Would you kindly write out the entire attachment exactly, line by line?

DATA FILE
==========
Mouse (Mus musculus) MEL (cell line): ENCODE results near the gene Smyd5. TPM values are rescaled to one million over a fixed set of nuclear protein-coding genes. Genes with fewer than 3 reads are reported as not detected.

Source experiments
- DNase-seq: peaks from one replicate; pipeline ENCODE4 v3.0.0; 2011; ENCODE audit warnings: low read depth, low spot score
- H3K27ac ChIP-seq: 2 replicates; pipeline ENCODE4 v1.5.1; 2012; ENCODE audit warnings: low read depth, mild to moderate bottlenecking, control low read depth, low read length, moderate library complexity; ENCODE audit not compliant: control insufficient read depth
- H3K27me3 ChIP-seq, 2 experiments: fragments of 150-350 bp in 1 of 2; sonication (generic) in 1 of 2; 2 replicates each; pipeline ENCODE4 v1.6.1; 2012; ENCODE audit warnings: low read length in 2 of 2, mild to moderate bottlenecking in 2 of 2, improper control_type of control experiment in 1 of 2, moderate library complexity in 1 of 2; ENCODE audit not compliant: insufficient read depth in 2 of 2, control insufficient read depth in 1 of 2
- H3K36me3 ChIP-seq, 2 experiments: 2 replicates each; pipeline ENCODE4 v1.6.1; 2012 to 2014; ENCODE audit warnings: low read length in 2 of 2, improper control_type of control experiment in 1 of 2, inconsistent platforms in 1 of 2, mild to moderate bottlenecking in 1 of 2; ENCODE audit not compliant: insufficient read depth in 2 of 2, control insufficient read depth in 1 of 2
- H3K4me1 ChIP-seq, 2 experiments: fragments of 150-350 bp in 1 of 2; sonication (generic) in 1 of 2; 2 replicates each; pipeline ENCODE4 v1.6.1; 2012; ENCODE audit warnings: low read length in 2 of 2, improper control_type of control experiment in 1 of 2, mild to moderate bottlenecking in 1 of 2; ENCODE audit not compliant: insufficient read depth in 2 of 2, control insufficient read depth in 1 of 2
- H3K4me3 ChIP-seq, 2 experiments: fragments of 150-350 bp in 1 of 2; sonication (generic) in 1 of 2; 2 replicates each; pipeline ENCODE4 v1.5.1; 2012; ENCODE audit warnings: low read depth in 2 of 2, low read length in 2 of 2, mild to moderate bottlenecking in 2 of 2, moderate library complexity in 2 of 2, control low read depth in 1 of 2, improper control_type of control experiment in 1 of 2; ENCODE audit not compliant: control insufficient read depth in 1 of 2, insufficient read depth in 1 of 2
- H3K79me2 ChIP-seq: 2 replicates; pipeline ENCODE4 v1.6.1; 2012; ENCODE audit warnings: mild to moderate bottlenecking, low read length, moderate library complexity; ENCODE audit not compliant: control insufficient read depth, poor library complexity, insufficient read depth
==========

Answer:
Mouse (Mus musculus) MEL (cell line): ENCODE results near the gene Smyd5. TPM values are rescaled to one million over a fixed set of nuclear protein-coding genes. Genes with fewer than 3 reads are reported as not detected.

Source experiments
- DNase-seq: peaks from one replicate; pipeline ENCODE4 v3.0.0; 2011; ENCODE audit warnings: low read depth, low spot score
- H3K27ac ChIP-seq: 2 replicates; pipeline ENCODE4 v1.5.1; 2012; ENCODE audit warnings: low read depth, mild to moderate bottlenecking, control low read depth, low read length, moderate library complexity; ENCODE audit not compliant: control insufficient read depth
- H3K27me3 ChIP-seq, 2 experiments: fragments of 150-350 bp in 1 of 2; sonication (generic) in 1 of 2; 2 replicates each; pipeline ENCODE4 v1.6.1; 2012; ENCODE audit warnings: low read length in 2 of 2, mild to moderate bottlenecking in 2 of 2, improper control_type of control experiment in 1 of 2, moderate library complexity in 1 of 2; ENCODE audit not compliant: insufficient read depth in 2 of 2, control insufficient read depth in 1 of 2
- H3K36me3 ChIP-seq, 2 experiments: 2 replicates each; pipeline ENCODE4 v1.6.1; 2012 to 2014; ENCODE audit warnings: low read length in 2 of 2, improper control_type of control experiment in 1 of 2, inconsistent platforms in 1 of 2, mild to moderate bottlenecking in 1 of 2; ENCODE audit not compliant: insufficient read depth in 2 of 2, control insufficient read depth in 1 of 2
- H3K4me1 ChIP-seq, 2 experiments: fragments of 150-350 bp in 1 of 2; sonication (generic) in 1 of 2; 2 replicates each; pipeline ENCODE4 v1.6.1; 2012; ENCODE audit warnings: low read length in 2 of 2, improper control_type of control experiment in 1 of 2, mild to moderate bottlenecking in 1 of 2; ENCODE audit not compliant: insufficient read depth in 2 of 2, control insufficient read depth in 1 of 2
- H3K4me3 ChIP-seq, 2 experiments: fragments of 150-350 bp in 1 of 2; sonication (generic) in 1 of 2; 2 replicates each; pipeline ENCODE4 v1.5.1; 2012; ENCODE audit warnings: low read depth in 2 of 2, low read length in 2 of 2, mild to moderate bottlenecking in 2 of 2, moderate library complexity in 2 of 2, control low read depth in 1 of 2, improper control_type of control experiment in 1 of 2; ENCODE audit not compliant: control insufficient read depth in 1 of 2, insufficient read depth in 1 of 2
- H3K79me2 ChIP-seq: 2 replicates; pipeline ENCODE4 v1.6.1; 2012; ENCODE audit warnings: mild to moderate bottlenecking, low read length, moderate library complexity; ENCODE audit not compliant: control insufficient read depth, poor library complexity, insufficient read depth